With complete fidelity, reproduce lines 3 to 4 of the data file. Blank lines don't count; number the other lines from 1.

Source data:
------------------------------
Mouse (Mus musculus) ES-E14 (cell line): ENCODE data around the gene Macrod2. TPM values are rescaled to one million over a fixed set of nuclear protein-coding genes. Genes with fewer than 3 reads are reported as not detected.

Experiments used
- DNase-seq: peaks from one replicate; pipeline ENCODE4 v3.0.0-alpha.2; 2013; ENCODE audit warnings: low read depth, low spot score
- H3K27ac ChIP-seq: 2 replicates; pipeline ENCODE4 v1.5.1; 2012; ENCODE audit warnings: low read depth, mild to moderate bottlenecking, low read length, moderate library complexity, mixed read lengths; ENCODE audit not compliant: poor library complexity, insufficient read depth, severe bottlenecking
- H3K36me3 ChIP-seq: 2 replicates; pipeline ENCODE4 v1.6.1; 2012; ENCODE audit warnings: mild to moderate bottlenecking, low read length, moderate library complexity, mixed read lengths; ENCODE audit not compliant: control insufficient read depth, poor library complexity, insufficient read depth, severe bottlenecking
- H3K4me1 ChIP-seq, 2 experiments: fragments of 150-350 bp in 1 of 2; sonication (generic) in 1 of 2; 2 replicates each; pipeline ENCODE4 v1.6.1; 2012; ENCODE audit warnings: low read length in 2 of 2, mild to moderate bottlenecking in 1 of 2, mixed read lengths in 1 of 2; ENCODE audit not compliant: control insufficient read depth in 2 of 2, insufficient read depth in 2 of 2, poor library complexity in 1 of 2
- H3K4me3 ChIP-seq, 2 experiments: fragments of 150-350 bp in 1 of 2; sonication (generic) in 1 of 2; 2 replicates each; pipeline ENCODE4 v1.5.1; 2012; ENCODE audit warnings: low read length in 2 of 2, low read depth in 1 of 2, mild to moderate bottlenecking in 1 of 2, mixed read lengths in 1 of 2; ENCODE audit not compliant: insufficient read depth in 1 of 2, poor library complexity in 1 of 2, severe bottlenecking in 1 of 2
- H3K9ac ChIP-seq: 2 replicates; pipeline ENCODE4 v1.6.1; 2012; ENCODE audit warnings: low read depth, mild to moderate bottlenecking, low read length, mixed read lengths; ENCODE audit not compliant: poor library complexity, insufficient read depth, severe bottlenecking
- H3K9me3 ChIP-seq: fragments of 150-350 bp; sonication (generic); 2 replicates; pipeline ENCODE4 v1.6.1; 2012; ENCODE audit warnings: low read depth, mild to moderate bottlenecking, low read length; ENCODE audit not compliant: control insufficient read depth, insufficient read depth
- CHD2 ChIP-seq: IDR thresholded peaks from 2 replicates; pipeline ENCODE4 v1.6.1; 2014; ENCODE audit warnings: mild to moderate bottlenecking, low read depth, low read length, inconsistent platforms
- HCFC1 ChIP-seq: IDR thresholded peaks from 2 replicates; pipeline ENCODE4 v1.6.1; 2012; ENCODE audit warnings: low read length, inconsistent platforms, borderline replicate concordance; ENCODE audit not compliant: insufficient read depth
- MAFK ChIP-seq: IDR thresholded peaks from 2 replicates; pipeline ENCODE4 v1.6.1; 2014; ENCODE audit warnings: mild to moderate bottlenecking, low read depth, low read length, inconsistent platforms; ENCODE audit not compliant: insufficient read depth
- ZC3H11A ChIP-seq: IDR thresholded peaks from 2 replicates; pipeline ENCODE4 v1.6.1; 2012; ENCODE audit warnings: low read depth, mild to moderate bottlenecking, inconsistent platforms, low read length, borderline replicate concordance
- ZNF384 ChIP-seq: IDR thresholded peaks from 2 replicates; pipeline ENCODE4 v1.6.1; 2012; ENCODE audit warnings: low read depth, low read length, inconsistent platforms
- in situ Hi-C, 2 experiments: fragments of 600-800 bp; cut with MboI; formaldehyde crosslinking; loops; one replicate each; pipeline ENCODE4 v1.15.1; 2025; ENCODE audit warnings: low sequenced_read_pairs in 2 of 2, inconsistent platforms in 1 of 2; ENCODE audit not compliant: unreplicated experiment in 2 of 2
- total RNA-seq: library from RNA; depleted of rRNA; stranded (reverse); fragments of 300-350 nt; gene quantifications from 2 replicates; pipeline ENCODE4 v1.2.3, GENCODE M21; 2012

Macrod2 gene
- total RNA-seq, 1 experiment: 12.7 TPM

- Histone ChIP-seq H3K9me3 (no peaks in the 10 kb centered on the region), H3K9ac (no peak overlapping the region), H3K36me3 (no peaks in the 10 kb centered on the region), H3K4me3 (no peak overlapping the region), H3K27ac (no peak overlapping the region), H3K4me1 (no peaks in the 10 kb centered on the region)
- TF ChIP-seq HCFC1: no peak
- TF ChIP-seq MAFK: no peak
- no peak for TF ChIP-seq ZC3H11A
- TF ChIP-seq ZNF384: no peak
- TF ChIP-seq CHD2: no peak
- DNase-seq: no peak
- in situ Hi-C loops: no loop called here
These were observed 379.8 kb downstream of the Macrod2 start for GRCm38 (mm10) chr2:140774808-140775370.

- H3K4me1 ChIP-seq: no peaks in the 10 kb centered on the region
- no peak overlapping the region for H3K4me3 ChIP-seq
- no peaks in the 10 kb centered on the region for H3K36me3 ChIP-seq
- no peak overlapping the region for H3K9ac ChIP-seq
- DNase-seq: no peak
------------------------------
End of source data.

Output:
- DNase-seq: peaks from one replicate; pipeline ENCODE4 v3.0.0-alpha.2; 2013; ENCODE audit warnings: low read depth, low spot score
- H3K27ac ChIP-seq: 2 replicates; pipeline ENCODE4 v1.5.1; 2012; ENCODE audit warnings: low read depth, mild to moderate bottlenecking, low read length, moderate library complexity, mixed read lengths; ENCODE audit not compliant: poor library complexity, insufficient read depth, severe bottlenecking